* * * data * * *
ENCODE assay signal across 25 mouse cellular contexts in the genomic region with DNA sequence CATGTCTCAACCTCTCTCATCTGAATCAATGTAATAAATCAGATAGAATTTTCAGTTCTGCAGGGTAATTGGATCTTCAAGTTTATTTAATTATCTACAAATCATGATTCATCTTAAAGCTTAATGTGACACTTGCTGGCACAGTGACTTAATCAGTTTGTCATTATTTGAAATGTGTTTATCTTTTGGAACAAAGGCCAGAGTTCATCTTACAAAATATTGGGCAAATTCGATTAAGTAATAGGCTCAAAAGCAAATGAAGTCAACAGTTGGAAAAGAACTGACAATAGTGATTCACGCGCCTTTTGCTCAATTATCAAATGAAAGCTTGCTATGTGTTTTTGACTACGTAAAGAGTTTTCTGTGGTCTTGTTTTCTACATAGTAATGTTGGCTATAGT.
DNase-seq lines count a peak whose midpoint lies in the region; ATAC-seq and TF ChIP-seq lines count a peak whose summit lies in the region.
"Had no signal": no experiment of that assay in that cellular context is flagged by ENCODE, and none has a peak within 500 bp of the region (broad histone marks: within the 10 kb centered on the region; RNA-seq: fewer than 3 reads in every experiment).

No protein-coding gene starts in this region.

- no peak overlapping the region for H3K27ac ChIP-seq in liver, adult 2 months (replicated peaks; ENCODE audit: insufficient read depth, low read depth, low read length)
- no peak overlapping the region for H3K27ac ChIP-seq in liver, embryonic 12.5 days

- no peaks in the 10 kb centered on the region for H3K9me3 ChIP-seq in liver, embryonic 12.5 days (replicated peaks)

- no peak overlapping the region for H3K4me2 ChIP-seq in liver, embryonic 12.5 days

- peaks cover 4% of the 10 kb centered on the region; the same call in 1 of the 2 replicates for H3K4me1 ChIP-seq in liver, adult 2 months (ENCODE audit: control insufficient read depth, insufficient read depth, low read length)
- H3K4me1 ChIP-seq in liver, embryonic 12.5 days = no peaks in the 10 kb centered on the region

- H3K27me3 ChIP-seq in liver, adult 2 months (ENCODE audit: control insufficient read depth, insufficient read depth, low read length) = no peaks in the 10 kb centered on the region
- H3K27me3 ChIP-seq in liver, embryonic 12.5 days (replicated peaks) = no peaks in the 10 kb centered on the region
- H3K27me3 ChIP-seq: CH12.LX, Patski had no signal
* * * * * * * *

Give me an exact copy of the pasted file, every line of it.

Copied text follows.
ENCODE assay signal across 25 mouse cellular contexts in the genomic region with DNA sequence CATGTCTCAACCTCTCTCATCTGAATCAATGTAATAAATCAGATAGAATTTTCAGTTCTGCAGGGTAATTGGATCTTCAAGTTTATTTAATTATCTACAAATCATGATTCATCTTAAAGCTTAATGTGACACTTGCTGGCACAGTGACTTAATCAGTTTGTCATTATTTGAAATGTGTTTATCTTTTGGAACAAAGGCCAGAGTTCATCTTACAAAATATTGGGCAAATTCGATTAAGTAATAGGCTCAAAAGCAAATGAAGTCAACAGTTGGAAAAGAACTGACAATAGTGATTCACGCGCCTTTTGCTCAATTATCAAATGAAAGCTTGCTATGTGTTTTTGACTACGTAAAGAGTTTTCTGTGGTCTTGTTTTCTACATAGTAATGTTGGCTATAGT.
DNase-seq lines count a peak whose midpoint lies in the region; ATAC-seq and TF ChIP-seq lines count a peak whose summit lies in the region.
"Had no signal": no experiment of that assay in that cellular context is flagged by ENCODE, and none has a peak within 500 bp of the region (broad histone marks: within the 10 kb centered on the region; RNA-seq: fewer than 3 reads in every experiment).

No protein-coding gene starts in this region.

- no peak overlapping the region for H3K27ac ChIP-seq in liver, adult 2 months (replicated peaks; ENCODE audit: insufficient read depth, low read depth, low read length)
- no peak overlapping the region for H3K27ac ChIP-seq in liver, embryonic 12.5 days

- no peaks in the 10 kb centered on the region for H3K9me3 ChIP-seq in liver, embryonic 12.5 days (replicated peaks)

- no peak overlapping the region for H3K4me2 ChIP-seq in liver, embryonic 12.5 days

- peaks cover 4% of the 10 kb centered on the region; the same call in 1 of the 2 replicates for H3K4me1 ChIP-seq in liver, adult 2 months (ENCODE audit: control insufficient read depth, insufficient read depth, low read length)
- H3K4me1 ChIP-seq in liver, embryonic 12.5 days = no peaks in the 10 kb centered on the region

- H3K27me3 ChIP-seq in liver, adult 2 months (ENCODE audit: control insufficient read depth, insufficient read depth, low read length) = no peaks in the 10 kb centered on the region
- H3K27me3 ChIP-seq in liver, embryonic 12.5 days (replicated peaks) = no peaks in the 10 kb centered on the region
- H3K27me3 ChIP-seq: CH12.LX, Patski had no signal